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Eagles stomp Cowboys, union possible for Philly transit riders, more questions in nursing home fire | Morning Newsletter

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Philadelphia Eagles players mug for the cameras at the end of Sunday night’s 37-9 rout of the Dallas Cowboys at AT&T Stadium in Arlington, Texas.
Philadelphia Eagles players mug for the cameras at the end of Sunday night’s 37-9 rout of the Dallas Cowboys at AT&T Stadium in Arlington, Texas.Read moreClem Murray/Staff Photographer

Happy Monday, all. If you went to sleep at halftime, you're waking up to a pleasant surpriseand maybe need to have a little faith! I'm expecting to see a lot of midnight green and smiling faces on this sunny (and chilly) day after last night's Eagles win.

If you like what you're reading, it's free to sign up to get this newsletter in your inbox every weekday. I would love to hear your thoughts, ideas, and feedback, so please email me, tweet me @aubsn, or reach our social team on Facebook.

— Aubrey Nagle

» READ MORE: Eagles beat the Cowboys to go 9-1

Whew, what a night. Hot off a bye week, the Eagles outscored the Cowboys 37-9 last night in Arlington, Texas, earning the Birds a 9-1 record. Now they're 4-0 in the division and in the driver's seat to be the NFC's top team.

Though the first half was full of missed opportunities to capitalize on Dallas' mistakes, everything started working for the Eagles after halftime. Quarterback Carson Wentz found his groove, outplaying the Cowboys' Dak Prescott. Rookie defensive end Derek Barnett proved his worth. Jay Ajayi helped reverse Dallas' early ground advantage with a career-long run. Sadly Eagles kicker Jake Elliott was taken out of the game following a concussion, but linebacker Kamu Grugier-Hill stepped in to kick off.

Epic Dallas rivalry aside, the Birds showed their true potential last night. Columnist Mike Sielski thinks it's ok to start rolling those Super Bowl meatballs. Whether you want to get your hopes up or not, it's sure a great morning to be an Eagles fan.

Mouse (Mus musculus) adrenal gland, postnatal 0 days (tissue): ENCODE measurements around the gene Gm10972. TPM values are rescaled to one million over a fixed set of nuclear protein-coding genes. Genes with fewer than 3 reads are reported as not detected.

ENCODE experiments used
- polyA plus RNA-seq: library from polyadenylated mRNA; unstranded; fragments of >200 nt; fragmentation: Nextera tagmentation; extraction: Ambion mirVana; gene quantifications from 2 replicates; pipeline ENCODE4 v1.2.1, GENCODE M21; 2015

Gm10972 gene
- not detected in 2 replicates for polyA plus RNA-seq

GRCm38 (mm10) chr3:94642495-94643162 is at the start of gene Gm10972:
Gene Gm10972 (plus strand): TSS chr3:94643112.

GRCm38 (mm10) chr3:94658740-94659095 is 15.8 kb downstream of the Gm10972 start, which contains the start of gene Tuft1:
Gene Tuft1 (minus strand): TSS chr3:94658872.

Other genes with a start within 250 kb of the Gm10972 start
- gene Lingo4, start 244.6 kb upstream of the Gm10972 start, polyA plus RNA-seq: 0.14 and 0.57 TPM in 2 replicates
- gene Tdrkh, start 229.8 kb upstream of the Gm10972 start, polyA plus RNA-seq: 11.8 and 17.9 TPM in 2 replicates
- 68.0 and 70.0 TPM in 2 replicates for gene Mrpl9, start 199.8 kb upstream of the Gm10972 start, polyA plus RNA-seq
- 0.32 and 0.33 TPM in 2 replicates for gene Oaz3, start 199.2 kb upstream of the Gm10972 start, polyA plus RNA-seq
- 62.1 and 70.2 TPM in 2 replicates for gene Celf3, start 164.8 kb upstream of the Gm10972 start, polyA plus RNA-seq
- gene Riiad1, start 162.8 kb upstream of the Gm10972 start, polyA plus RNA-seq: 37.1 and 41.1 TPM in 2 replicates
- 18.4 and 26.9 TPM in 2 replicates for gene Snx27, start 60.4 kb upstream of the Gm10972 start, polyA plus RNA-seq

» READ MORE: Philly transit riders may get a union

Lay down your tweetstorm, commuters. Philly transit riders could soon have a union to advocate for their rights, because, as it turns out, screaming into the social media void just isn't that effective.

Two groupsurbanist political action committee 5th Square and the new Pennsylvanians for Transitare working toward this goal. Each hopes to create a group that will speak for riders to SEPTA and elected officials and influence transit policy.

Of course, SEPTA customer grievances are numerous and varied. But transit advocates say the timing is perfect; SEPTA is trying to improve Regional Rail and rethinking its bus service, and riders should have a say. Honk if you want better transit!

» READ MORE: Questions remain after West Chester nursing home fire

Local officials are still unsure what caused Thursday's five-alarm blaze at the Barclay Friends senior living facility. The fire displaced 160 residents and on Sunday officials were unable to say how many residents remain unaccounted for.

West Chester residents sprung up to help victims of the fire in its aftermath, both joining first responders in rescue efforts and gathering donations for the displaced seniors over the weekend.

For some, the Barclay blaze brought back memories of a deadly nursing home fire in Wayne in 1973 which, along with a string of similar incidents, spurred an overhaul of state regulations.

What you need to know today

  1. The White House is open to removing the repeal of the Affordable Care Act's individual mandate from the GOP tax bill if it will hinder its passing. The repeal continues to be a point of contention in tax overhaul efforts.

  2. Charles Manson, the hippie cult leader whose murders horrified the world in 1969, died Sunday after nearly half a century in prison.